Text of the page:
Week 4 expert group, activity 2

Week 4 expert group 1, member 3, activity 2
Kathy Kypr
What happens when a candle burns?
When a candle burns, it’s not the wick or the melted wax that’s burning. It’s the vaporized wax
that burns. Wax goes from solid to liquid to vapor just like most things do when you heat them.
And it’s only the vapor part of the wax that burns. When you blow out the flame, there’s still
enough wax vapor around the candle to light the vapor trail from 5 or even 10 cm away – try it!
The physical change occurs when the heat displaces the bonds that solidify the wax. Upon
cooling, the wax is able to form the bond again. The chemical changes are much more complex.
The first change is that the heat (fire) consumes the oxygen and fuels the flame. This then leads
to the production and emission of carbon dioxide from the flame. As a by-product of the wick
burning, you will then achieve soot as another physical and chemical change. The soot is a byproduct of the wick (chemical) and leaves a solid product as the emit (physical).
The rate of heat release depends on the rate of the chemical reaction between the (vaporized)
hydrocarbon and the oxygen in the air. The rate of the chemical reaction depends on the
concentration of the two species (oxygen and hydrocarbon), among other things. The
concentration of oxygen is greatest on the outer edge of the flame since the source of the
oxygen is the atmosphere. The concentration of the hydrocarbon is greatest near the wick but
at that point there is almost no oxygen (because it is used up reacting with the hydrocarbon
near the outer edges of the flame). As a result, the hydrocarbon doesn't burn well in the center
of the flame and is hottest near the edges.
Combustion chemistry is quite complicated. Different reactions are occurring in the different
regions of a flame. A flame will burn hotter and faster in pure oxygen than in air, because the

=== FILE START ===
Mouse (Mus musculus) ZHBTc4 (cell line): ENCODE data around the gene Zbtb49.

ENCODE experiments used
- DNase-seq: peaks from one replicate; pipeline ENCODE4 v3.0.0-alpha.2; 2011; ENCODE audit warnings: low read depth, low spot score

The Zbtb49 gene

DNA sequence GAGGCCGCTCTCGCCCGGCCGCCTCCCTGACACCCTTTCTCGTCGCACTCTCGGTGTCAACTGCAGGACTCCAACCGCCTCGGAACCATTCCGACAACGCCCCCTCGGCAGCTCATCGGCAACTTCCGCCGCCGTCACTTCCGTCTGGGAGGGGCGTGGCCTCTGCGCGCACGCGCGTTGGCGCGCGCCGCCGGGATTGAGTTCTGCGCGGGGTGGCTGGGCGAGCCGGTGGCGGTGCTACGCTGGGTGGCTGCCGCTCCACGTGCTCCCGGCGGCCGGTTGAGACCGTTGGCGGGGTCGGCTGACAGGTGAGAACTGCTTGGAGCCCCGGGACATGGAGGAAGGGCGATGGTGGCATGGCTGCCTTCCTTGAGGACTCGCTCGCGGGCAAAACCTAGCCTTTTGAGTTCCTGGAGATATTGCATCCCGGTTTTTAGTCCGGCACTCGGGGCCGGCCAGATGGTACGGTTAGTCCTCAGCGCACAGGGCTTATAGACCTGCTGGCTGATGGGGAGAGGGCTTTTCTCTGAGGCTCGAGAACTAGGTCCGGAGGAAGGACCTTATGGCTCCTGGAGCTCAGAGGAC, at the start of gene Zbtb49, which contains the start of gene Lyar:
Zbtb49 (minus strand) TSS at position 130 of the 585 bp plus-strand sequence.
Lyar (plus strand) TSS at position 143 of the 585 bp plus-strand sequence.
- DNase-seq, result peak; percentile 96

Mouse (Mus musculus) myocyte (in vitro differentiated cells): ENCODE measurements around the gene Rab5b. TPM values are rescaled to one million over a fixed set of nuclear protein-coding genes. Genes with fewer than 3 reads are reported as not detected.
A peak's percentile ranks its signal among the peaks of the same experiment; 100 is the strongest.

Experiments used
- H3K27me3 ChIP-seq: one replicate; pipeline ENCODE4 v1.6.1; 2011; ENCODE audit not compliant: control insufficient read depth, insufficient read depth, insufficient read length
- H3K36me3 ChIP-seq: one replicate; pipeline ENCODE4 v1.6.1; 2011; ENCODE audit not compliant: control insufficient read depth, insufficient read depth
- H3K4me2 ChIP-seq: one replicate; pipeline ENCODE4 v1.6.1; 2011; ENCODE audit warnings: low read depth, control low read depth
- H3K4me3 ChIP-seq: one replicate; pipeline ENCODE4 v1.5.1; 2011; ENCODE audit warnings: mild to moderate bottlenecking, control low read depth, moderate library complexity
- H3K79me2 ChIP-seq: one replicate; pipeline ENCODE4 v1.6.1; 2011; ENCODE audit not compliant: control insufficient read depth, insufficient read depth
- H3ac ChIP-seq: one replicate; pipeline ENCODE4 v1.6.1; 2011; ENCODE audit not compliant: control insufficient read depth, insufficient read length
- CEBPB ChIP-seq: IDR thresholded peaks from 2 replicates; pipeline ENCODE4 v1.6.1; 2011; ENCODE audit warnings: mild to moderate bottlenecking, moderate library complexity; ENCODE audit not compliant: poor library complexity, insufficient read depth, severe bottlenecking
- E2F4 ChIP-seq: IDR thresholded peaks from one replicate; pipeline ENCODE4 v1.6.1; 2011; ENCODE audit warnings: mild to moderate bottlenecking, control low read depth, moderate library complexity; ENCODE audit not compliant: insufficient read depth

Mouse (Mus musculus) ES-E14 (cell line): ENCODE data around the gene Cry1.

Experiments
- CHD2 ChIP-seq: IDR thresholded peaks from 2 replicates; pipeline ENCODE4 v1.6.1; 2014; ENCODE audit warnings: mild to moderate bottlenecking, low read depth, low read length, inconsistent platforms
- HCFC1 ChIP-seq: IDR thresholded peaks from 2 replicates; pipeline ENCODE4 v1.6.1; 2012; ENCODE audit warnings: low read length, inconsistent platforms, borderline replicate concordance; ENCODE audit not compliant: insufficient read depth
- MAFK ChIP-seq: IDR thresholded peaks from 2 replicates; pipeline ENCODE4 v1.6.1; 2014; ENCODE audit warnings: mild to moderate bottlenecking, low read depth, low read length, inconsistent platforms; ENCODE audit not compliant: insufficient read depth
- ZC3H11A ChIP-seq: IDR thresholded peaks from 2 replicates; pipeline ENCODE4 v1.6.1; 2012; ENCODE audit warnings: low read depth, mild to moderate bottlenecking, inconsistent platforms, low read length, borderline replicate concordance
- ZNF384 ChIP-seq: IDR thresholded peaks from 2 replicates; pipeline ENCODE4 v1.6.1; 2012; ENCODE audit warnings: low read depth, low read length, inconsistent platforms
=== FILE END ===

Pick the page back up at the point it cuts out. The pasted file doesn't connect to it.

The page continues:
flame's heat is not carried away by unreactive nitrogen molecules.
If you look at a candle flame, you will see that near the wick, the flame is nearly invisible, and
that a yellow luminous zone surrounds this. Near the wick, the paraffin vapors are breaking
down, releasing hydrogen and creating long, unsaturated carbon chains. This pyrolysis process
is actually endothermic (heat-consuming), and can only occur because of the heat supplied by
the reactions occurring in the luminous region. Here, the carbon chains have gotten so large
that they are actually tiny particles of soot. These soot particles burn just like charcoal, and the
yellow light released by the candle flame is from these hot, burning soot particles, just as the
light from a light bulb is from the hot filament. If there is enough oxygen (or not too much
paraffin vapor being created at the wick), the soot particles all burn up in the flame, and the
candle releases only heat, light, water, and carbon dioxide. If the flame is too "rich," unburned
soot particles can escape from the flame. (You can see that soot is present in the yellow region
of the flame by placing a metal knife blade or wire into the flame: the part in the yellow zone,
and only in the yellow zone, will become covered with soot.)
The hottest part of the candle flame is the top, because that's where all the hot product gases
The faint blue glow at the bottom of the flame is from a short-lived molecule formed in the
flame: diatomic carbon, C2.
Fantastic clip on ‘Why candles burn’.
Cars and pollution
In a similar way that a candle uses combustion energy to burn the paraffin, cars use combustion
energy to burn petroleum.
The purpose of a car engine is to convert petroleum into motion so that your car can move.
Currently the easiest way to create motion from gasoline is to burn the gasoline inside an
engine. Therefore, a car engine is an internal combustion engine (combustion takes place
Two things to note:
There are different kinds of internal combustion engines. Diesel engines are one form
and gas turbine engines are another. See also the articles on HEMI engines, rotary
engines and two-stroke engines. Each has its own advantages and disadvantages.
There is such a thing as an external combustion engine. A steam engine in old-fashioned
trains and steam boats is the best example of an external combustion engine. The fuel
(coal, wood, oil, whatever) in a steam engine burns outside the engine to create steam,
and the steam creates motion inside the engine. Internal combustion is a lot more
efficient (takes less fuel per mile) than external combustion, plus an internal combustion
engine is a lot smaller than an equivalent external combustion engine. This explains why
we don't see any cars from Ford and GM using steam engines.
What are Combustion Pollutants?
Combustion pollutants are gases or particles that come from the burning of fuels:
Natural or LP (liquefied petroleum) gas
Combustion pollutants are sometimes called combustion by-products because they are
produced by the burning of all fossil fuels.
Clip on ‘understanding of burning to explain how cars pollute the air’.
How cars pollute the air
Information sources
Newton – US Department of Energy explanation.
How stuff works